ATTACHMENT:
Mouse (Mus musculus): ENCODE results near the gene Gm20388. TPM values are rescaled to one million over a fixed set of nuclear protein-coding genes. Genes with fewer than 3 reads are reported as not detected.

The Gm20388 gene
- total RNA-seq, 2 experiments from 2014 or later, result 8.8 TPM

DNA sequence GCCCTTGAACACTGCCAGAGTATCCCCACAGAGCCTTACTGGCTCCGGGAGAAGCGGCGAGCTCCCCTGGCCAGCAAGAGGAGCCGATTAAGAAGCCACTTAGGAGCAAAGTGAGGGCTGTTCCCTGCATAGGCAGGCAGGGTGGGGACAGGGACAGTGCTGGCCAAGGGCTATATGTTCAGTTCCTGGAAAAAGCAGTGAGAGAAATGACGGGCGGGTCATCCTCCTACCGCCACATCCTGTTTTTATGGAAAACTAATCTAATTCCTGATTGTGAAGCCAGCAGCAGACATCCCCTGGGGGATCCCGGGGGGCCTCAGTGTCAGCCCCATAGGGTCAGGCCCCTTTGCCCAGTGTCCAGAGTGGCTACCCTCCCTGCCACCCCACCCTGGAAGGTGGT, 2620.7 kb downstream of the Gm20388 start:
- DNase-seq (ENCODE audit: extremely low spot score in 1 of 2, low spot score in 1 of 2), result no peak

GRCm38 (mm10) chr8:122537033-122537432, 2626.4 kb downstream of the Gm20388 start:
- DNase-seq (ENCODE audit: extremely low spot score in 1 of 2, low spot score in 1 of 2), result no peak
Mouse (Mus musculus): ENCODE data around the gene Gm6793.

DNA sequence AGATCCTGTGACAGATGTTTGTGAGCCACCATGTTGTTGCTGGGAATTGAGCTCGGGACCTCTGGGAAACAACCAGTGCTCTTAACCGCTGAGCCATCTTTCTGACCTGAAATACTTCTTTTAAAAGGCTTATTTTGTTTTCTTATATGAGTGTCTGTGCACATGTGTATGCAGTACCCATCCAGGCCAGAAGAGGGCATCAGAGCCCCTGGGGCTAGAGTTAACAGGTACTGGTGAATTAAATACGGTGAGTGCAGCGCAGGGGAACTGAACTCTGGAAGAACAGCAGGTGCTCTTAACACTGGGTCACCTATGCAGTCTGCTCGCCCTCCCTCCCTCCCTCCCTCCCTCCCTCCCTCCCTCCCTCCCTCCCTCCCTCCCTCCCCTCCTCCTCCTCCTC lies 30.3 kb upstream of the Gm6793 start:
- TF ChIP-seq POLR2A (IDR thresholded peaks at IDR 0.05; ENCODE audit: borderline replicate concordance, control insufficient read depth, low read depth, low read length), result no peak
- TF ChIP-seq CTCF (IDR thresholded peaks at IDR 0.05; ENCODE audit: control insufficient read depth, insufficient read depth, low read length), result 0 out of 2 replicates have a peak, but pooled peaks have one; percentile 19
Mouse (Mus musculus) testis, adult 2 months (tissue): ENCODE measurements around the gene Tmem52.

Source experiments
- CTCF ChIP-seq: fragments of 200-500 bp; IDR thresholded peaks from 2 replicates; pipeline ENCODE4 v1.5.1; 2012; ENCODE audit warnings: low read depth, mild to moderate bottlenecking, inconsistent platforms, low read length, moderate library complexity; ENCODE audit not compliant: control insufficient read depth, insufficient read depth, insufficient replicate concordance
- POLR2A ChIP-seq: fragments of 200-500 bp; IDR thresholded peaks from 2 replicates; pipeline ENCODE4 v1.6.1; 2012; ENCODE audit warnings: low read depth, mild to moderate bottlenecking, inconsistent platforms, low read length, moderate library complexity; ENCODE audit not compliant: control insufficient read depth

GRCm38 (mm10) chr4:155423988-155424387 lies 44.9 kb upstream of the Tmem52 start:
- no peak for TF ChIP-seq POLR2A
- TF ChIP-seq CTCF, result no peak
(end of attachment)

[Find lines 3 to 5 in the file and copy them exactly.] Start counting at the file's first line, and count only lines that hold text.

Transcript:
- total RNA-seq, 2 experiments from 2014 or later, result 8.8 TPM

DNA sequence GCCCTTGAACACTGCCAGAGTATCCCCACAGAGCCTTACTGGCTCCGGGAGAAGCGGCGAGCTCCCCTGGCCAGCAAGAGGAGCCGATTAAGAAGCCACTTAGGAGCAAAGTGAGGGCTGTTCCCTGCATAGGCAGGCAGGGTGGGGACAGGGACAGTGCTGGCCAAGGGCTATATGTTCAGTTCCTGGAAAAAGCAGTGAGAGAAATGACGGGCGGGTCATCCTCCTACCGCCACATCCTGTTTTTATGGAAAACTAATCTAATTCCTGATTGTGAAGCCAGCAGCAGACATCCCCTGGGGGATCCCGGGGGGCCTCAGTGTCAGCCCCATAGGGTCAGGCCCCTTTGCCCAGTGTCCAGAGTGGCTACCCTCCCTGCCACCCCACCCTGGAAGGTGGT, 2620.7 kb downstream of the Gm20388 start:
- DNase-seq (ENCODE audit: extremely low spot score in 1 of 2, low spot score in 1 of 2), result no peak